ERIC Number: ED134501
Record Type: RIE
Publication Date: 1976-Nov
Reference Count: 0
The Status of the Social Studies in the Public Schools of the United States: Facts and Impressions of a National Survey.
Gross, Richard E.
State departments of education were surveyed to determine the status of social studies in the United States. Supplemental background data were also gathered from local school districts and previous research. The purpose of the survey was to obtain information on course offerings, enrollments, and requirements in social studies. Some limitations of the study are identified early in the report, such as incomplete response (36 state departments replied), variability of data among states, and computer limitations. Findings show that there is a declining enrollment in social studies; a lack of interest in teaching social studies in elementary schools; a relaxation of state and local requirements in the teaching of social studies; and an increase in teacher creativeness, since teachers now have more freedom to teach what they want. Although many teachers are familiar with approaches construed to be associated with the new social studies, such as inquiry, conceptual, and simulation-game approaches, there has been little resulting change in textbook selection, hiring practices, and creation of a basic social studies program. Factors most often identified in the survey as affecting the social studies include an increase in the number of courses taught other than social studies, reduced funding, specialized offerings in ethnic studies, and anarchial curriculum. Future scenarios are presented and a national social studies curriculum is recommended. Tables are included. (Author/DB)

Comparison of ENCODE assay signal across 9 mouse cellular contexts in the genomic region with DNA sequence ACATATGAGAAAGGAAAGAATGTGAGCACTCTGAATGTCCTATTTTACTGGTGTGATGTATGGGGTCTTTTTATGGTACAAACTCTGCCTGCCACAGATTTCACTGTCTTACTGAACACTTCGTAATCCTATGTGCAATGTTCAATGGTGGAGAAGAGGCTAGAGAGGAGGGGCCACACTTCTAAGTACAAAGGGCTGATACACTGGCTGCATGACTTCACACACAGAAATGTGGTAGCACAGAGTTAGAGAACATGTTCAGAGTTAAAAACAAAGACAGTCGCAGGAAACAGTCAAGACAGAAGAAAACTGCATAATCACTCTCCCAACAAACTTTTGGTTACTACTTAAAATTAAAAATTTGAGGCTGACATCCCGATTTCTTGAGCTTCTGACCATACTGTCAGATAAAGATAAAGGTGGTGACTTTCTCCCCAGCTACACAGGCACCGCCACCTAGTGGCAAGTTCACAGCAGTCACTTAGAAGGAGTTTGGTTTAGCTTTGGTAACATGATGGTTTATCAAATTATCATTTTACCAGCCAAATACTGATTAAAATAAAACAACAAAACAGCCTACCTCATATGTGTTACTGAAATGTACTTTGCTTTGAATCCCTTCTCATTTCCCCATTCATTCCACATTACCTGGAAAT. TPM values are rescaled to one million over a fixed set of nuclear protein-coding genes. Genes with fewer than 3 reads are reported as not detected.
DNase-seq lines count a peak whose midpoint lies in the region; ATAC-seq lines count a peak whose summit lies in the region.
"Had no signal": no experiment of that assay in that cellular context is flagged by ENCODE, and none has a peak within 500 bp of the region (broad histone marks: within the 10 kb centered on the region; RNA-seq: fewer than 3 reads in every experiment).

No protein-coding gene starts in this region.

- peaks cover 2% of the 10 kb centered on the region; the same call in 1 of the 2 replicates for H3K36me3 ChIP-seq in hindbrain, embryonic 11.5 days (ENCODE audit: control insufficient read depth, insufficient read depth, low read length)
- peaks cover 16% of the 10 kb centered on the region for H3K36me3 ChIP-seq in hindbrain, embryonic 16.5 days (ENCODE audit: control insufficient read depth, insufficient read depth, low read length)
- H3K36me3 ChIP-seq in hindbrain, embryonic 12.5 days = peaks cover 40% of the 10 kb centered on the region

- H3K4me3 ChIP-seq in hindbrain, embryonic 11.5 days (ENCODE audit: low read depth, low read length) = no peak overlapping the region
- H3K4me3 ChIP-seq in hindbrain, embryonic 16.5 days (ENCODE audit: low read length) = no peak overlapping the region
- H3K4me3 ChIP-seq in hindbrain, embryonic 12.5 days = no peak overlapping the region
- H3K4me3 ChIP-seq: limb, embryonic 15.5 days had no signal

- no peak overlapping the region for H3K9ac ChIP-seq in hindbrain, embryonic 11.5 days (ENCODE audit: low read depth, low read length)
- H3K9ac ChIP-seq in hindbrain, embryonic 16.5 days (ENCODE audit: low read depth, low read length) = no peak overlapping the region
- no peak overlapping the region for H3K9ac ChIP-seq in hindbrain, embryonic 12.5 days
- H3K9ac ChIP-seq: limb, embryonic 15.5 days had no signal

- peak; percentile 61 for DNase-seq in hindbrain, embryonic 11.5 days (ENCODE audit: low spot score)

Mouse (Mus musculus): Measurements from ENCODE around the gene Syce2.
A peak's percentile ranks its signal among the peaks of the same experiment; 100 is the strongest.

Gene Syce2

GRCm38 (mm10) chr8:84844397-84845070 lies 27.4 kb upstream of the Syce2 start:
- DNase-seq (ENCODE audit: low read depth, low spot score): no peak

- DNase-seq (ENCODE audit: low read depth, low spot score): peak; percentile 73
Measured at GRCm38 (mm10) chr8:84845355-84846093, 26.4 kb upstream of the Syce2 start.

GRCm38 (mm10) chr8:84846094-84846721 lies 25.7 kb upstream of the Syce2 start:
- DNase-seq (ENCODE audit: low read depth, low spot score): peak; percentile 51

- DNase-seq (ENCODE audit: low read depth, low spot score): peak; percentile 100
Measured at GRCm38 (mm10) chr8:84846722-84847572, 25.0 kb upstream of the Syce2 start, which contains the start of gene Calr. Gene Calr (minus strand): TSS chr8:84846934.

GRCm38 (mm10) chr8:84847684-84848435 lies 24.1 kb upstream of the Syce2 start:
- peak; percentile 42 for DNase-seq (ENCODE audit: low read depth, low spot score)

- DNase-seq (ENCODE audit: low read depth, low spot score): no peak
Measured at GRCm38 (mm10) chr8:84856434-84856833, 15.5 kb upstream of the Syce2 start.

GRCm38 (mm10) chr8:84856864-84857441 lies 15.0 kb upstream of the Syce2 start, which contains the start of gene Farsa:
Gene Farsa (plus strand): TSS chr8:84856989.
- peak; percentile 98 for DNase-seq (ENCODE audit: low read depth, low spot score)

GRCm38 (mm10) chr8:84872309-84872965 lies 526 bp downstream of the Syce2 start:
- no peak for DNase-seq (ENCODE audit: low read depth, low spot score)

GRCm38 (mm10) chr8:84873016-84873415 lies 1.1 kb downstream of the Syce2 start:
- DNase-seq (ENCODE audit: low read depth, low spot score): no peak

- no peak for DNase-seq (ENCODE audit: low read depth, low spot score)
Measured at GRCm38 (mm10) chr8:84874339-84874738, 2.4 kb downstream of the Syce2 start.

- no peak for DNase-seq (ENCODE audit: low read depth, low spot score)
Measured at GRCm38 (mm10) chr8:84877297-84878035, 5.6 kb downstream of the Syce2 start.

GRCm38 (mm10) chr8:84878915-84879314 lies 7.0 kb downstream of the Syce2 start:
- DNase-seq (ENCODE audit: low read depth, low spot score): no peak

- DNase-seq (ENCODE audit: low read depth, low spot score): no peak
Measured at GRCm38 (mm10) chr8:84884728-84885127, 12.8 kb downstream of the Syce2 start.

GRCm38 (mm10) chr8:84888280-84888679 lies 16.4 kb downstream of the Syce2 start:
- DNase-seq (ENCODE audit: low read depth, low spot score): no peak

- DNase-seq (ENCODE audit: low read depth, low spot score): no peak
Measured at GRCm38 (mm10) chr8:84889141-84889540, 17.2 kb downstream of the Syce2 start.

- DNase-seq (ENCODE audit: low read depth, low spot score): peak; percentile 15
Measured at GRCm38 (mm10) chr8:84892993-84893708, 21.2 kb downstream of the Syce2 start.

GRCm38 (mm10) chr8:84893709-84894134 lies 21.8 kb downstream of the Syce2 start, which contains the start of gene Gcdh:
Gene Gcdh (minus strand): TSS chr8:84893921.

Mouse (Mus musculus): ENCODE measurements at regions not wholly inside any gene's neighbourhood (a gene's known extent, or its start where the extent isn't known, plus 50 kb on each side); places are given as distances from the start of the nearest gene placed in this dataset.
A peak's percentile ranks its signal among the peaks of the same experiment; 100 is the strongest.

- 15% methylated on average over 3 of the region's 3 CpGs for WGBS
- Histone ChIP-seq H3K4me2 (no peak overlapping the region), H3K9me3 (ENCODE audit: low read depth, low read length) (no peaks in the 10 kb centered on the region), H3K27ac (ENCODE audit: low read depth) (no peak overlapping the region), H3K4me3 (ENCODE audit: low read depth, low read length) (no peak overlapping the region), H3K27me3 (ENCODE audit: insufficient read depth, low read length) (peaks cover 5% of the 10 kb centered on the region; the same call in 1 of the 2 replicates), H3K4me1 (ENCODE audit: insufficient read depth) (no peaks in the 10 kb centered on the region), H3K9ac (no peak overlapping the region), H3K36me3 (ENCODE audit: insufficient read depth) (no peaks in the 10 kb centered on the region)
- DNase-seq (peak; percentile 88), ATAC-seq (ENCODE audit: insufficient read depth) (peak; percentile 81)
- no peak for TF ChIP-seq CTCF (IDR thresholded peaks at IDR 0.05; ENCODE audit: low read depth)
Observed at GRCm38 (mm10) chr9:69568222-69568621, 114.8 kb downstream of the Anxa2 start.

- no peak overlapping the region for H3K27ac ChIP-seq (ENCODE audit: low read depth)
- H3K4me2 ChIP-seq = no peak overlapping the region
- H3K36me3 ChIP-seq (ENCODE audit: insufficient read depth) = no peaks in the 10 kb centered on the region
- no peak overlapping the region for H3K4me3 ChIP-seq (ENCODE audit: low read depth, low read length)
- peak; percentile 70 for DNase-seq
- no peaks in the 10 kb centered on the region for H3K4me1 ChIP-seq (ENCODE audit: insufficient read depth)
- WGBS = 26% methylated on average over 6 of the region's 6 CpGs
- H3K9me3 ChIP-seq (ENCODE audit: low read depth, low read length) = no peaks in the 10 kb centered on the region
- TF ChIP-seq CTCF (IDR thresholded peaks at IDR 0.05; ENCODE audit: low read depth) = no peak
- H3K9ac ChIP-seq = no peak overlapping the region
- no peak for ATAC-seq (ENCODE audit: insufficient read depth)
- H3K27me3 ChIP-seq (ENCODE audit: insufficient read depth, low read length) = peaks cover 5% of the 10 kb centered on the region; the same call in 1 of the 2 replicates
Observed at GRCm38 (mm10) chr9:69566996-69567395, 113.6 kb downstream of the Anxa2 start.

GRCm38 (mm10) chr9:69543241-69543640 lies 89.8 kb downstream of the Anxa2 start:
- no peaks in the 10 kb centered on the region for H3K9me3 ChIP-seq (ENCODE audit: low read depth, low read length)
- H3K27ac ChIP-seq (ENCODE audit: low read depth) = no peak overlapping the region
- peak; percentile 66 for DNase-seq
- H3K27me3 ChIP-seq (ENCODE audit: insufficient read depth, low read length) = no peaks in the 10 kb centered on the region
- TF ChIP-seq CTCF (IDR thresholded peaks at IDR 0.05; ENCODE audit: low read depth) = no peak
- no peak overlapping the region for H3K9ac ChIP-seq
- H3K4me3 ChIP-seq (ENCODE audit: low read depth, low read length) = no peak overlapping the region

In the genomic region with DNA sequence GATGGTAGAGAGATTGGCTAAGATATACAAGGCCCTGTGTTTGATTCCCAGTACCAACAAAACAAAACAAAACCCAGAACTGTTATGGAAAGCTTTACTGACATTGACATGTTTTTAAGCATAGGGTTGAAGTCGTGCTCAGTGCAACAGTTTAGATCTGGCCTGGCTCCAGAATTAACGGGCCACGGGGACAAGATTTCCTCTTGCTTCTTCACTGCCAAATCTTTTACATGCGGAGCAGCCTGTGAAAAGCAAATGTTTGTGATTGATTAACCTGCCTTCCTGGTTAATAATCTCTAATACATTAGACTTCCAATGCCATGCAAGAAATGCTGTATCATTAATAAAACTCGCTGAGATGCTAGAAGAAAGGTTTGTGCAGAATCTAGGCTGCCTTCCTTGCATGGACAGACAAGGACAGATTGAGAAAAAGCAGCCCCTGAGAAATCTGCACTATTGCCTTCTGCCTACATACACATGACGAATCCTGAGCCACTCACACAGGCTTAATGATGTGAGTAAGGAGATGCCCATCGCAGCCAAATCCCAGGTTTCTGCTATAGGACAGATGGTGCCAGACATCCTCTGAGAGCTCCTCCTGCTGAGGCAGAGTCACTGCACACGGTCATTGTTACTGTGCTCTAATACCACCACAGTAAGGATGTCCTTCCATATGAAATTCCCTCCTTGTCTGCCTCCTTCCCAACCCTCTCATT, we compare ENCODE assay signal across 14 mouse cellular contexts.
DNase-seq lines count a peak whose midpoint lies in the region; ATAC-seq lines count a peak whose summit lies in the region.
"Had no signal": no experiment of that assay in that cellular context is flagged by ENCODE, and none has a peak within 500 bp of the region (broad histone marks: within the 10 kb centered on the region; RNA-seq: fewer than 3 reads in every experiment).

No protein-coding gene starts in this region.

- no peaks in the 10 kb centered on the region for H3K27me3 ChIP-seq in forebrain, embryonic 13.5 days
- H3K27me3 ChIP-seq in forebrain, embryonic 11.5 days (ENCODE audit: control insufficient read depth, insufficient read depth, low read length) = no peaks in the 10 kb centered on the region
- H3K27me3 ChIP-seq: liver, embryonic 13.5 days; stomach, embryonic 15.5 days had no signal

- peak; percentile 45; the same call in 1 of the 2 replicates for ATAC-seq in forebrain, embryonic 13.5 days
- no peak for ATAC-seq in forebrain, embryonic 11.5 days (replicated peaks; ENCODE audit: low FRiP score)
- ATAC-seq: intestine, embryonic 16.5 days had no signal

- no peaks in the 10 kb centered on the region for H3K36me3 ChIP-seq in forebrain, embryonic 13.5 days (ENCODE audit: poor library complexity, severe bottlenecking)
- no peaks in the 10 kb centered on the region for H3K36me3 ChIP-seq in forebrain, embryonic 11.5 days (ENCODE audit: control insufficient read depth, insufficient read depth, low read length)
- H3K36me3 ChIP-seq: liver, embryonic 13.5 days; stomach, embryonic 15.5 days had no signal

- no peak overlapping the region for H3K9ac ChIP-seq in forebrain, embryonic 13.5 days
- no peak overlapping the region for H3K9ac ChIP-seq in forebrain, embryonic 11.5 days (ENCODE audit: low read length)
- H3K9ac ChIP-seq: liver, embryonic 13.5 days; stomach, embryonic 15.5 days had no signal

Publication Type: Speeches/Meeting Papers
Education Level: N/A
Authoring Institution: N/A
Note: Paper presented at Annual Meeting of the National Council for Social Studies (Washington, D.C., November 4-7, 1976)